A New York Times article written on the subject recently stated that, "In a report...the IOM called for a simplified label that would go on the front of food packages that would show the number of calories per serving and contain zero to three stars or checkmarks to indicate how healthful a food was." But the question is, who is defining 'healthful' here??
Foods will be rated on 3 anti-nutrients: Sugar, Sodium, and Saturated and Trans-fats. The sugar part, I agree whole-heartedly. As I've written about in the past, refined sugar (along with refined flour, especially), is the number one contributor to cardiovascular disease, obesity, insulin resistance, diabetes, and all types disease and systemic inflammation in the body. As far as sodium goes, if you are eating a diet high in processed/packaged foods, you are most likely getting too much sodium. However, if you eat a whole foods diet, adding some sea salt to your diet (especially Celtic or Himalayan) will ensure (among other things) that we maintain a healthy potassium/sodium balance.
Lastly, the Saturated and trans-fats category is the one I have the most trouble with. First of all, the fact that these two are even in the same category is troublesome. Without a doubt, trans fats reek havoc on our bodies, as they are man made compounds produced because they have a longer shelf life (aka, cheaper) yet our body has no way of processing them. Alongside the above-mentioned refined carbs and sugars, trans fats are right up there on the list of causing disease. However, good quality saturated fats are healthful and necessary for brain and cell function, and can actually work to balance our cholesterol levels and reduce our risk of heart disease.
So, the proposed labeling plan may not be all bad, but it is too simplistic. Lets look at a food they would give a 3-star rating (the most healthful):
Wheat Bread: yikes. Its true that grains have been the base of the USDA food pyramid for years, and this is largely due to catering to wheat manufacturers (one of the biggest cash crops in the US). If you've read my past articles, you now know that processed grains contain compounds that interfere with critical mineral absorption (such as zinc which is vital to immune health, and magnesium that is essential for heart health and relaxation). Common whole wheat bread is really not much different than white bread. Wheat bread generally contains processed wheat, the germ and the brain have been removed for shelf-life, leaving only the starchy endosperm. If you are going to eat bread, opt for whole grain, sprouted varieties. The Ezekiel brand has some good options (but remember the last article about grains!).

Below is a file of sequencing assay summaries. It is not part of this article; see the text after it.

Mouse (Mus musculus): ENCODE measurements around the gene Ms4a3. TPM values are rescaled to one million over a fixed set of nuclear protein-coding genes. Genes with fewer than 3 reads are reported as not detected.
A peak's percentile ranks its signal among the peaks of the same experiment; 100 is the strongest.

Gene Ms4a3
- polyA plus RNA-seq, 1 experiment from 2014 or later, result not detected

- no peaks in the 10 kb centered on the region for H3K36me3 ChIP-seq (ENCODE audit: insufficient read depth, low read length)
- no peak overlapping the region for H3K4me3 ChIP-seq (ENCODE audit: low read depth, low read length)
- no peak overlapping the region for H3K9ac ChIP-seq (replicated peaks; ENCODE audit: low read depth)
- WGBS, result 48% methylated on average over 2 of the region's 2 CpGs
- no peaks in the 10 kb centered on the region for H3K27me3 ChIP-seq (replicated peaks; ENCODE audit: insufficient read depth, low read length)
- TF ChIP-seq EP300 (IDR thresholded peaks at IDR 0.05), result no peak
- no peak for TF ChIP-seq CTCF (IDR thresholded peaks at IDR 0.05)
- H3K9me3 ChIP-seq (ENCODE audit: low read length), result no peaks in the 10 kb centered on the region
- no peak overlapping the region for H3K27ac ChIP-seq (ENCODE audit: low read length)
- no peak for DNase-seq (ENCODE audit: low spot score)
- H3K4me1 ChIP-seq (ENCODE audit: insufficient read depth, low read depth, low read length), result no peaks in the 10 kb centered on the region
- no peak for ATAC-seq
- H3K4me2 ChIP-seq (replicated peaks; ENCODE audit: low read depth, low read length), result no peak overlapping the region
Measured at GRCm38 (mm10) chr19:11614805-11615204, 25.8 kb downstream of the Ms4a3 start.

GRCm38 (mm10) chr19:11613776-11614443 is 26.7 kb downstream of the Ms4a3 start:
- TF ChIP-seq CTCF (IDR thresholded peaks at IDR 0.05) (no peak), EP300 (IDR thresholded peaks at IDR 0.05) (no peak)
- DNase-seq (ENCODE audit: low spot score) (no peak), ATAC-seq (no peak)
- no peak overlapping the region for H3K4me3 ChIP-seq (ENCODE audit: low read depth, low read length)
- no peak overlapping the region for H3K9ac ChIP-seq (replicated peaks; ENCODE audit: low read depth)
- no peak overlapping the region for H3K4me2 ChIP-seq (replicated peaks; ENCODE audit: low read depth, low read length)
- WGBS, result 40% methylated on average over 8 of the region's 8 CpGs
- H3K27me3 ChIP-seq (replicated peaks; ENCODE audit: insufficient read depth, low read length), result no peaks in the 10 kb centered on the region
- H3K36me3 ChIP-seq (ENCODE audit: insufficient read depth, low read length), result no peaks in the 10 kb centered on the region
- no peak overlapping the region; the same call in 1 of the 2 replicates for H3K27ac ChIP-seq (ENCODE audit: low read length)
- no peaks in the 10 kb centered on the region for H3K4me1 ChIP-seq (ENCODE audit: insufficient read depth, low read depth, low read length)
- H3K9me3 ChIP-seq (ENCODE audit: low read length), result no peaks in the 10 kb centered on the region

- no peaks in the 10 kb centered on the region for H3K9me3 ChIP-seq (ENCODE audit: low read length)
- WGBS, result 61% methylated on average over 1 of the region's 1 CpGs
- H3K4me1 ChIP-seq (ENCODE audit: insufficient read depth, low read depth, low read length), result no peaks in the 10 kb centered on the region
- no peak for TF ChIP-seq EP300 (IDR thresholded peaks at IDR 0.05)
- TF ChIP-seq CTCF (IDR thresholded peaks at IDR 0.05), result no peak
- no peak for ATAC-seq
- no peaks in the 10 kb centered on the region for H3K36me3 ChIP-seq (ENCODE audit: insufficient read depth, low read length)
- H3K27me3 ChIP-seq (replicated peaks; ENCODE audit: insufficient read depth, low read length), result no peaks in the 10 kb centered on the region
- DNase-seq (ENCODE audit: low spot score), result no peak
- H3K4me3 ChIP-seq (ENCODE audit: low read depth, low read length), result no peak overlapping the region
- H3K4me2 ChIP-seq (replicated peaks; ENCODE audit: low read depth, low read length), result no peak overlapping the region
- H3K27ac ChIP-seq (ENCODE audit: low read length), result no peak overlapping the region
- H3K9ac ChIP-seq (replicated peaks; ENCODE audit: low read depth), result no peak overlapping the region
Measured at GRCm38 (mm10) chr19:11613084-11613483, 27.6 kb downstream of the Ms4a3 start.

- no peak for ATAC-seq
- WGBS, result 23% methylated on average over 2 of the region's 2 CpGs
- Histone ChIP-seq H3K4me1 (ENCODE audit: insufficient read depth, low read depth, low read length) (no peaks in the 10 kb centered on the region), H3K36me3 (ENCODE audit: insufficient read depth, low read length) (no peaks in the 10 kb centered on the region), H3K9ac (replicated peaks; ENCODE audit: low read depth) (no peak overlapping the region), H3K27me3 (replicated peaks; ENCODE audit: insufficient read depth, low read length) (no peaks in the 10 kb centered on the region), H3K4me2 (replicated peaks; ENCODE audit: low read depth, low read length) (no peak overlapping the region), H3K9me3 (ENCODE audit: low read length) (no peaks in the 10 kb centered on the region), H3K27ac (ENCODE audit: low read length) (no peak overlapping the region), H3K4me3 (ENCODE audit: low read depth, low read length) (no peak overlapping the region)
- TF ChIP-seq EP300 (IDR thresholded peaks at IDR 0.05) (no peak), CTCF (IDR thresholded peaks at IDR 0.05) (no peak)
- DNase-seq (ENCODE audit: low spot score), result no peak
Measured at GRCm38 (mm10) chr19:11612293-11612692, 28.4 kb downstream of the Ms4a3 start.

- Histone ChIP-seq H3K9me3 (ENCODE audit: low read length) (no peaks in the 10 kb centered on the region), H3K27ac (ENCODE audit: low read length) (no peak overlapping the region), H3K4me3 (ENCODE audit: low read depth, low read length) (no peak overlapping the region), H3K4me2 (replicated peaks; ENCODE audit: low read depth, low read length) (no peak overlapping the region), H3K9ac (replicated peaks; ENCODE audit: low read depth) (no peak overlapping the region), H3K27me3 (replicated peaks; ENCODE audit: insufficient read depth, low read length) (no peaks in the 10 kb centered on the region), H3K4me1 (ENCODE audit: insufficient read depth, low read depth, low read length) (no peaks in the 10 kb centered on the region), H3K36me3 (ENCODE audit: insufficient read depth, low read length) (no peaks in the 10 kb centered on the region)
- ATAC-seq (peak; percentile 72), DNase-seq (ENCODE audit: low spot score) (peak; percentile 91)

Raisin Bran: This gets 2 stars (next best). Ingredient list:
WHOLE GRAIN WHEAT, RAISINS, WHEAT BRAN, SUGAR, HIGH FRUCTOSE CORN SYRUP, CONTAINS TWO PERCENT OR LESS OF SALT, MALT FLAVORING, INVERT SUGAR, NIACINAMIDE, REDUCED IRON, PYRIDOXINE HYDROCHLORIDE (VITAMIN B6), ZINC OXIDE, RIBOFLAVIN (VITAMIN B2), THIAMIN HYDROCHLORIDE (VITAMIN B1), VITAMIN A PALMITATE, FOLIC ACID, VITAMIN D, VITAMIN B12.
Need I say more?? 3rd and 4th ingredients are sugar and high fructose corn syrup. And this food gets 2 stars by this labeling system...can you imagine what gets 1?
In short, yes, there are many changes that need to be made to our current nutrition labeling system. More than anything, more education needs to exist around how to really read food labels. General rule of thumb: if you can't pronounce it and/or couldn't make it in your own kitchen, probably not the best choice. Stick to the perimeter of the store as far from the processed and packaged foods as possible, and you won't have to worry about decoding silly rating systems in the first place.
Further Reading and Resources:
NY Times Article: http://www.nytimes.com/2011/10/21/business/a-plan-to-rate-nutrition-of-food-with-stars.html?scp=1&sq=food%20labels&st=cse#
IOM website: http://www.iom.edu/Reports/2011/Front-of-Package-Nutrition-Rating-Systems-and-Symbols-Promoting-Healthier-Choices.aspx